What are Supplemental Earnings Benefits (SEB)?
If your doctor releases you to return to work with restrictions and those restrictions prevent you from earning at least 90% of your Average Weekly Wage (AWW), you may be entitled to a benefit intended to make up part if the difference between what you were earning before the accident and what you are able to earn now due to the restrictions. SEB is calculated at 2/3 of the difference between the AWW and a given month's earnings. SEB is paid monthly. However, in instances where someone has been released to return to work with restrictions, but there are no jobs available, that person could receive SEB at the same rate and timing as the TTD.
Generally, someone's entitlement to SEB lasts for 520 weeks, or 10 years, with the employer and its insurer getting a credit for the weeks of TTD already paid. There are exceptions that could extend the length of time that someone can receive SEB.
If you are receiving SEB, or think that your workers' compensation benefits may soon be converted to SEB, the attorneys at Workers’ Compensation, L.L.C. can discuss your possible options and the strategies that you can undertake to maximize these benefits.
Who qualifies for Supplemental Earnings Benefits?
Any employee who is injured in an accident at work, and whose injured prevent them from returning to work making at least 90% of their pre-accident wages may be eligible for SEB. If an employee was receiving TTD, and a doctor release the employee to return to work with restrictions, the employee's TTD will be converted to SEB. You do not have to be discharged from your doctor's care to get SEB. In fact, we have seen Courts approve SEB even though the client and her doctor were fighting to get surgery approved.
SEB is calculated at 2/3 of the difference between the employee's AWW and a given month's earnings. For example, if you were averaging earning $1,000.00 per week before your accident, and you return to work but because of your restrictions can only earn $400.00 per week, you could be entitled to SEB. SEB is paid on a monthly basis, so you would receive approximately $2,600.00 each month under this example. SEB is due within 15 days or your employer's workers' compensation insurance carrier receipt of an earnings report (Form 1020) for the month.
Here is a link of the Form 1020 from the Louisiana Workforce Commission: Document
The attorneys at Workers' Compensation, L.L.C., can assist you in completing this form, and explain how it may affect your claim. Call us to review your payments and ensure that you are receiving the correct amount.
What if my employer wants to transfer me to another department or offer me a different position?
Your employer does not have to offer you the same job that you had before. Oftentimes, an employee is unable to do the job that they once held because of the restrictions. Your employer does not have to offer you a job when you are released to return to work with restrictions. If your employer cannot offer you a new position then you may still receive SEB. The problem that we often see if that an employee is dissatisfied with the new position being offered by the employer and quits. An employee will not qualify for SEB if the employee refuses to accept a suitable alternative job offered by his or her employer.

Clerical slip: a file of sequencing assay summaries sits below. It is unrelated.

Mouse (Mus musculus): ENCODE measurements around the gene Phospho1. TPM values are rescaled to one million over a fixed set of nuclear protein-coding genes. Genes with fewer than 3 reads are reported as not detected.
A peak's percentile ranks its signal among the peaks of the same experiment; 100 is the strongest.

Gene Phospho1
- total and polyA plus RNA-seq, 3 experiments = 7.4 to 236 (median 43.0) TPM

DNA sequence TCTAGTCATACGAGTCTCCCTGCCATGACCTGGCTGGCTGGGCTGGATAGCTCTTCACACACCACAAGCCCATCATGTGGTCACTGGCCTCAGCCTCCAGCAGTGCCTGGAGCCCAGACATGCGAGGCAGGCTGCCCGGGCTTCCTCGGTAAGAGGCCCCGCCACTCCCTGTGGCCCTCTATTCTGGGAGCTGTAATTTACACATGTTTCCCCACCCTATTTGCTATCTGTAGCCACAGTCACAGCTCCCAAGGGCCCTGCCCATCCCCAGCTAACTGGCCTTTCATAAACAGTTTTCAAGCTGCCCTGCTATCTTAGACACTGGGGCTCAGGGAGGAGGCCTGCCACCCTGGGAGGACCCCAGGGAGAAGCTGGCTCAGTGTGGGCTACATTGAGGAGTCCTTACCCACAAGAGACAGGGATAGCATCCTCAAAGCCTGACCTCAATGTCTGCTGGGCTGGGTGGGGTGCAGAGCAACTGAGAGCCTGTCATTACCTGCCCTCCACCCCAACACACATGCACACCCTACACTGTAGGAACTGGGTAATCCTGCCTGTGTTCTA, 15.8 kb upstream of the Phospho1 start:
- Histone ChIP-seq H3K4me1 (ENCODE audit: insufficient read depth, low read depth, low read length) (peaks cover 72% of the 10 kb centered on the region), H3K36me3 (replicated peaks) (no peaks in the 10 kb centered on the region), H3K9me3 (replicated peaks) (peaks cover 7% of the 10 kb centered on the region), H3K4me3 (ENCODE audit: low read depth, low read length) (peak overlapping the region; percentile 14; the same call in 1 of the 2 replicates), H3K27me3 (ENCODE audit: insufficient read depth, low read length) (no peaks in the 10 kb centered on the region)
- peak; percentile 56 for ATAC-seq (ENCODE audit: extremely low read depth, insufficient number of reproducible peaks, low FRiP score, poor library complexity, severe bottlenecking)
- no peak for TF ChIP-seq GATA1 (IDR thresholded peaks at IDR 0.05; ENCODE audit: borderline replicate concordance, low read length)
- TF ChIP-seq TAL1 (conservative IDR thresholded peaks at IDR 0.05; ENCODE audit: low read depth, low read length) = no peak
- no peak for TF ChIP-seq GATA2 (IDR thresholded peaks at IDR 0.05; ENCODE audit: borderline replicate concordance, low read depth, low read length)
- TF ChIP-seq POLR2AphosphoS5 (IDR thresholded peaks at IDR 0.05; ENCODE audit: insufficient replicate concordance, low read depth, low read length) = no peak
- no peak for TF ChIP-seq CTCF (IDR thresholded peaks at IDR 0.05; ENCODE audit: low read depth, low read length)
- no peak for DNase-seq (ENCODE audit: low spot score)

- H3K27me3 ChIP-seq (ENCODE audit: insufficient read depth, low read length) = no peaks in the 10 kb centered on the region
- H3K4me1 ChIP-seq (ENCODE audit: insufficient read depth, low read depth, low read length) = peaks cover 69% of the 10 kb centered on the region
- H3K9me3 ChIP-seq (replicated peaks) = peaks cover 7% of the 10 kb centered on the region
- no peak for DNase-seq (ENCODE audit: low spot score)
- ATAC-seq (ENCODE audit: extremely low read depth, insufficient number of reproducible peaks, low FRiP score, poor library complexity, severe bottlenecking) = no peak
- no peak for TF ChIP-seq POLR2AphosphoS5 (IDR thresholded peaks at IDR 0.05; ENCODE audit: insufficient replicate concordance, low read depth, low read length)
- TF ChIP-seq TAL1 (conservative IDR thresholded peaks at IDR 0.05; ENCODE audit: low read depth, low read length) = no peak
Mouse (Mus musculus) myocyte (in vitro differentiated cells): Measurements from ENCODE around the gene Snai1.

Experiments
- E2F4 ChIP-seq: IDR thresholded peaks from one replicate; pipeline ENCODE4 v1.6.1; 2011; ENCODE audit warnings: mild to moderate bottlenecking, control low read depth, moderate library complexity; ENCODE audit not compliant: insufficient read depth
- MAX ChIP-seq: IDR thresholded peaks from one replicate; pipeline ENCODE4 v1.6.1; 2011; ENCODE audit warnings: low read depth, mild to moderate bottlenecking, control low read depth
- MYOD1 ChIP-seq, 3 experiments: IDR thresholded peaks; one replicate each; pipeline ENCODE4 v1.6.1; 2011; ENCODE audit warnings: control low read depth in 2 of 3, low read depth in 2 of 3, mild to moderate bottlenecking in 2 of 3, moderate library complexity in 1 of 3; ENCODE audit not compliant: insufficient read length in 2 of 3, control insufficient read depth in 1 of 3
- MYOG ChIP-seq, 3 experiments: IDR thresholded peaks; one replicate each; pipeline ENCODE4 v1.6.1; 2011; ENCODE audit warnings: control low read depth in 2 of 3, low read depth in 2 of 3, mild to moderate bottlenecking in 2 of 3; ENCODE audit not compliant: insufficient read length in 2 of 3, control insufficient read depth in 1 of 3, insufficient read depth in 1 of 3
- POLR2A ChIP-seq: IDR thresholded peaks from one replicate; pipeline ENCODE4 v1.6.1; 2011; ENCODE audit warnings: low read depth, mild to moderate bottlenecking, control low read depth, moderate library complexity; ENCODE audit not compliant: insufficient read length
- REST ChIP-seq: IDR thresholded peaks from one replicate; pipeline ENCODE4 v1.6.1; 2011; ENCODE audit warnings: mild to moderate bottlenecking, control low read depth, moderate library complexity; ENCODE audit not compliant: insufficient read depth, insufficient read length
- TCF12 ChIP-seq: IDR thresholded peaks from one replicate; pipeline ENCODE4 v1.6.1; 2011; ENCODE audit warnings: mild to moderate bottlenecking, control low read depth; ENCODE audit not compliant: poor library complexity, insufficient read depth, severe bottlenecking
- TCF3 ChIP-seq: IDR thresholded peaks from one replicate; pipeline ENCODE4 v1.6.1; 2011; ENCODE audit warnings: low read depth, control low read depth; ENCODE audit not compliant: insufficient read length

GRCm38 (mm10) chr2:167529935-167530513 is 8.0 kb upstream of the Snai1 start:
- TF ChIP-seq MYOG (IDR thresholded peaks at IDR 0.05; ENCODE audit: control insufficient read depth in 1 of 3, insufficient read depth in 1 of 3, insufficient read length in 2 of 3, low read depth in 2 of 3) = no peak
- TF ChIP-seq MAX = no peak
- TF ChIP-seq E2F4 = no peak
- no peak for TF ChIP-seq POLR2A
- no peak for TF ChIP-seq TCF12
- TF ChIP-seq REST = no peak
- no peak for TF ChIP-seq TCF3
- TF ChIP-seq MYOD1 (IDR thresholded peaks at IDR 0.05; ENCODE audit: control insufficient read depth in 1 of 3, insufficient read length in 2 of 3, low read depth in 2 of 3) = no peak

When an employee cannot offer the employee suitable alternative work, the insurance company may retain a vocational rehabilitation counselor to identify jobs that fall within the employee's restrictions. Any job identified by a vocational rehabilitation counselor should be reviewed and approved by your doctor before the insurance company can rely on the job to reduce your benefits. Remember, the insurance company can reduce your benefits based on a job that has been approved by your doctor even if you apply and do not get the job.
It is important that you stay involved in the vocational rehabilitation process. You should have a direct discussion with your doctor about your limitations or restrictions. You should make sure that your doctor clearly reports these limitations or restrictions.
The law requires an employer or insurance company to show that a potential job falls within an employee's physical restrictions, and that the employee is a suitable candidate for it. There is a difference between a potential employer accepting application in general, and actively interviewing candidates for a position. It is not reasonable to reduce someone's benefits based on a secretary position if that person has no computer or typing skills.
The attorneys at Workers' Compensation, L.L.C., can help you through the vocational rehabilitation process to make sure that it is being conducted fairly. We can discuss the type of work that you believe you are able to perform and the jobs that the vocational rehabilitation counselor has identified for you.